Updating Traditions


A Passover Celebration for Cultural, Secular, and Humanistic Jews
By Rabbi Peter H. Schweitzer
Center for Cultural Judaism. $13.00.

In my family we use, each year, a Reconstructionist haggadah entitled The New Haggadah. Edited by Mordechai Kaplan, among others, illustrated with charming folkloric-looking images, it is dated 1942—a war year. We inherited it from my husband’s family, and it is ornamented with the traditional wine and gravy stains. There is a new-new edition, dated 1978, which we’ve used as a supplement, but it lacks the required stains—so I always make sure I get a falling-apart old copy at my seder table. The editors explain that it is dedicated to “the age-old struggle between those who cherish freedom and those who would deny it to their fellow men.” The commentary gently modernizes this theme, explaining, for example, that Pharaoh for our forefathers was every tyrant who enslaved his people, that the experience of slavery was to teach us to play the role of defenders of justice and freedom everywhere on earth, and that we hope for freedom for the whole world. What I love best about this haggadah is that it skips by the plagues in a short paragraph, as if looking the other way. No joy in the humiliation of our enemies!

So the first thing I check out in any haggadah is what it does or doesn’t do with the plagues. The Liberated Haggadah does the following:

Moses returned to Egypt to rally his people and bring them out of slavery. He went to Pharaoh and first tried diplomacy. This was rejected. Then he tried magic. This was simply matched, trick for trick. Then he tried plagues. Now this was successful! But even then Pharaoh hardened his heart and rescinded his permission to let the Hebrew people go. Determined to escape anyway, they woke at midnight to leave under the cover of darkness. Because they left in haste, they could take only the clothes on their backs and the pleasant memories of their youth in the good land of Goshen.

This is interesting in a number of ways. No gloating over the plagues, but also no mention of the death of the first-born. Similarly, in the account of the crossing of the Red Sea, we get the story of Nachshon having the courage to step in first, but no drowning of the Egyptians. Later, the plagues are listed on a page that also lists ten modern afflictions, from AIDS and drugs to poverty and war, and we are asked to spill wine from our cups as these are mentioned.

The framing of this haggadah is historical rather than mythic. The text states up front that the exodus is legend rather than fact, and points out that the Passover festival is related to spring festivals before it. The reasons to celebrate this story, it claims, are that it is the first story in the world to embody the idea that slaves could become free people; that it has inspired Jews throughout history, “even in our darkest moments;” and that “it teaches us to have compassion for those who are still not free—because ‘we, too, were once slaves in Egypt.’” The stress throughout is on the linked ideas of freedom and responsibility. The initiative-taking roles of Moses, Miriam, and the people as a whole are equally represented. The story of the all-night rabbinical conversation is used to offer suggestions for post-meal discussion. What enables people to fight oppression? What makes people—like the midwives—take risks for others? What we would have done if we were there during the Warsaw ghetto uprising? What about the fact of slavery being virtually ignored all over the globe today? What can we do about racism? Most radically, the text quotes the saying that it was not only necessary to take the Jews out of Egypt, it was necessary to take Egypt out of the Jews, and draws a parallel with the Holocaust. “How,” it asks, “do we escape becoming enslaved to the traumas and memories of the past? How do we resist enshrining the Holocaust as the defining moment of our identity?” It even asks us to ask questions about Israel and Zionism. As believers in freedom, should we not support Palestinians’ right to self-determination? Should we not support “choice of religious expression” for Israel’s secular citizens? This is a haggadah that, if used as intended, will stimulate and provoke discussion indeed. I wish I could hear some of those discussions.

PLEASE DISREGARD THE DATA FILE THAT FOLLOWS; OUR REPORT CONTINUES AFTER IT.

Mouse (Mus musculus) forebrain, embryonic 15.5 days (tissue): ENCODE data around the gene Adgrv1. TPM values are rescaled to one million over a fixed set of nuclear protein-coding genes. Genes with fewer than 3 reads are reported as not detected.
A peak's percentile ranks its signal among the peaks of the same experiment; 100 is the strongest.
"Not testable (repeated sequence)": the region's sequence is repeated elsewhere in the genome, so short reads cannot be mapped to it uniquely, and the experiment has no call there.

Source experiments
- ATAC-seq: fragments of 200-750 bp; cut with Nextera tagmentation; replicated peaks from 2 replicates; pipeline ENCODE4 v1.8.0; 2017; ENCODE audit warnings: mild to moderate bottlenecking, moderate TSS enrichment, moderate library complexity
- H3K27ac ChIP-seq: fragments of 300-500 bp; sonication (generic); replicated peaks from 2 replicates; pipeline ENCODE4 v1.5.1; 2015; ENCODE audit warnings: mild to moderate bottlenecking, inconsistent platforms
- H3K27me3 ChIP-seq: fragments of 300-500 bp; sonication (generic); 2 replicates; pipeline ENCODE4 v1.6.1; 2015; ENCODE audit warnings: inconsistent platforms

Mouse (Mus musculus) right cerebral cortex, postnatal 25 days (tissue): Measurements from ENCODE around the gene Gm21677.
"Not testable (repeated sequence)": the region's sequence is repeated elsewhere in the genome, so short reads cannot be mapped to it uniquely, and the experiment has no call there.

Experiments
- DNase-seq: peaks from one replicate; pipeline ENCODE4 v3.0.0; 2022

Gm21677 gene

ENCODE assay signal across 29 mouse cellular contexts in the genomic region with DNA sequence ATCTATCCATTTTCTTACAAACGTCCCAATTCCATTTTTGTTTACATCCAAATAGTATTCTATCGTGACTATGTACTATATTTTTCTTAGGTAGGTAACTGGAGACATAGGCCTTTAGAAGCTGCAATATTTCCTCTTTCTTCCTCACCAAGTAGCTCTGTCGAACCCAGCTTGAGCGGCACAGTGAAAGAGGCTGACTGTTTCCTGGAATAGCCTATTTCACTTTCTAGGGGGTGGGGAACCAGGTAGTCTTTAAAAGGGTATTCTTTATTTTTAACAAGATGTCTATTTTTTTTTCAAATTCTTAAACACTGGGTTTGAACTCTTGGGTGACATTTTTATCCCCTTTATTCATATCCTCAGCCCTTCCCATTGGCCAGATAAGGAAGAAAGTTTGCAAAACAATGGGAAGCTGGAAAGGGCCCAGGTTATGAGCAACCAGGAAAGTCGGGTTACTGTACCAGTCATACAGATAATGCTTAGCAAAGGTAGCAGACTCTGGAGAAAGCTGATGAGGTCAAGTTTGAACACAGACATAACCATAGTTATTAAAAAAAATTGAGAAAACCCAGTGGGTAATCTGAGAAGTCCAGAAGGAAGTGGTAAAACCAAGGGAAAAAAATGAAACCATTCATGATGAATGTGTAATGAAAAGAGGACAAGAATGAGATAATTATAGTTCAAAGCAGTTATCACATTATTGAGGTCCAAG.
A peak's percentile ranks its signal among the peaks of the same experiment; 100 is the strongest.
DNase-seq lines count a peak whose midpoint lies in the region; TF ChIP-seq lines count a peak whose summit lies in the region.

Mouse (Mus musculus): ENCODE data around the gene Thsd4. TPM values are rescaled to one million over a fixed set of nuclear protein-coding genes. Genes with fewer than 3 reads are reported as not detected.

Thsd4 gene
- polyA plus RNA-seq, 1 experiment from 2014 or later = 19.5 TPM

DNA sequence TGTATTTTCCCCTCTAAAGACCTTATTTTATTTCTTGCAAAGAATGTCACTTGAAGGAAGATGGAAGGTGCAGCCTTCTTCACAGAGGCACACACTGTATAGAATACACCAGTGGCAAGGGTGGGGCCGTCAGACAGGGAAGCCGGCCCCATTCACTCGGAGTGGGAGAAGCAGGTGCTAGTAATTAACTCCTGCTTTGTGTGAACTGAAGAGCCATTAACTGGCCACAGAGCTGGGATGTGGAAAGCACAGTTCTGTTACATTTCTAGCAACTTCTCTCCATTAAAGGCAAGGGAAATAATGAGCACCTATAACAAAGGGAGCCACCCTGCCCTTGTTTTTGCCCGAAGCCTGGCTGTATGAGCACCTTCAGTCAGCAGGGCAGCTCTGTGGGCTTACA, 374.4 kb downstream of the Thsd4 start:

As a mom and grandmom, one of the features I like about The Liberated Haggadah is the way it responds to the four types of children. Call me permissive, but I appreciate the way it asks us to encourage them all, including the irreverent one:

The rebellious child asks: What does this mean to all of you? This child is oppositional—and also skeptical. This child likes to protest for protest’s sake, but he still comes to the table. He wants to appear not to be listening, but he takes in all the lessons. He wants to still belong, and his challenges need to be taken seriously.

            Say to this child:
            We welcome your defiance and
            We will guide you to find your
            place among us.

To my ear, this seems both realistic and inspirational. Would it might be so in all our families.